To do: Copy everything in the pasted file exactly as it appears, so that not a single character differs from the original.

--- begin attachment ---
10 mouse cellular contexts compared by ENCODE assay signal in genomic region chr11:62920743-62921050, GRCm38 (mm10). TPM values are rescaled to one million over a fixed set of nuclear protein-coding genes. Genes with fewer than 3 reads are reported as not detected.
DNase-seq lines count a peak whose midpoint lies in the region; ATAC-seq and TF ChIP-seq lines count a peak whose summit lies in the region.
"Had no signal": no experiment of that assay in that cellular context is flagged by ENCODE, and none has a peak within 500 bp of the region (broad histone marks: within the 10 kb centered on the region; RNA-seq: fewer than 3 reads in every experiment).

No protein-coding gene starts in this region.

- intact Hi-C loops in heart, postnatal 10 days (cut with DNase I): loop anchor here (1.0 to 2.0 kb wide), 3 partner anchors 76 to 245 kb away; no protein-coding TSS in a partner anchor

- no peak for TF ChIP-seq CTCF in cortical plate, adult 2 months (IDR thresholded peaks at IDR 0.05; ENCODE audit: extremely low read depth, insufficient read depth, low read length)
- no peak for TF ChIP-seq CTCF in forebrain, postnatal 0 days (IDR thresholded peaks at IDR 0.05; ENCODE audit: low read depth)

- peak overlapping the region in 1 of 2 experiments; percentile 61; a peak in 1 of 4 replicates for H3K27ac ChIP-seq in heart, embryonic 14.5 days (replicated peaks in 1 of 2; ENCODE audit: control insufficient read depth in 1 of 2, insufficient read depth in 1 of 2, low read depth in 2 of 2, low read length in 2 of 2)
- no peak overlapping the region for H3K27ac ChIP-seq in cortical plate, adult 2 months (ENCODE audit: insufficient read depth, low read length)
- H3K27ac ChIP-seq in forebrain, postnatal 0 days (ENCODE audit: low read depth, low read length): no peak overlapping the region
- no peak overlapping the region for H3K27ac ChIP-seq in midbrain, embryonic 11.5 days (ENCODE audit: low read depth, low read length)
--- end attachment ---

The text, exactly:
10 mouse cellular contexts compared by ENCODE assay signal in genomic region chr11:62920743-62921050, GRCm38 (mm10). TPM values are rescaled to one million over a fixed set of nuclear protein-coding genes. Genes with fewer than 3 reads are reported as not detected.
DNase-seq lines count a peak whose midpoint lies in the region; ATAC-seq and TF ChIP-seq lines count a peak whose summit lies in the region.
"Had no signal": no experiment of that assay in that cellular context is flagged by ENCODE, and none has a peak within 500 bp of the region (broad histone marks: within the 10 kb centered on the region; RNA-seq: fewer than 3 reads in every experiment).

No protein-coding gene starts in this region.

- intact Hi-C loops in heart, postnatal 10 days (cut with DNase I): loop anchor here (1.0 to 2.0 kb wide), 3 partner anchors 76 to 245 kb away; no protein-coding TSS in a partner anchor

- no peak for TF ChIP-seq CTCF in cortical plate, adult 2 months (IDR thresholded peaks at IDR 0.05; ENCODE audit: extremely low read depth, insufficient read depth, low read length)
- no peak for TF ChIP-seq CTCF in forebrain, postnatal 0 days (IDR thresholded peaks at IDR 0.05; ENCODE audit: low read depth)

- peak overlapping the region in 1 of 2 experiments; percentile 61; a peak in 1 of 4 replicates for H3K27ac ChIP-seq in heart, embryonic 14.5 days (replicated peaks in 1 of 2; ENCODE audit: control insufficient read depth in 1 of 2, insufficient read depth in 1 of 2, low read depth in 2 of 2, low read length in 2 of 2)
- no peak overlapping the region for H3K27ac ChIP-seq in cortical plate, adult 2 months (ENCODE audit: insufficient read depth, low read length)
- H3K27ac ChIP-seq in forebrain, postnatal 0 days (ENCODE audit: low read depth, low read length): no peak overlapping the region
- no peak overlapping the region for H3K27ac ChIP-seq in midbrain, embryonic 11.5 days (ENCODE audit: low read depth, low read length)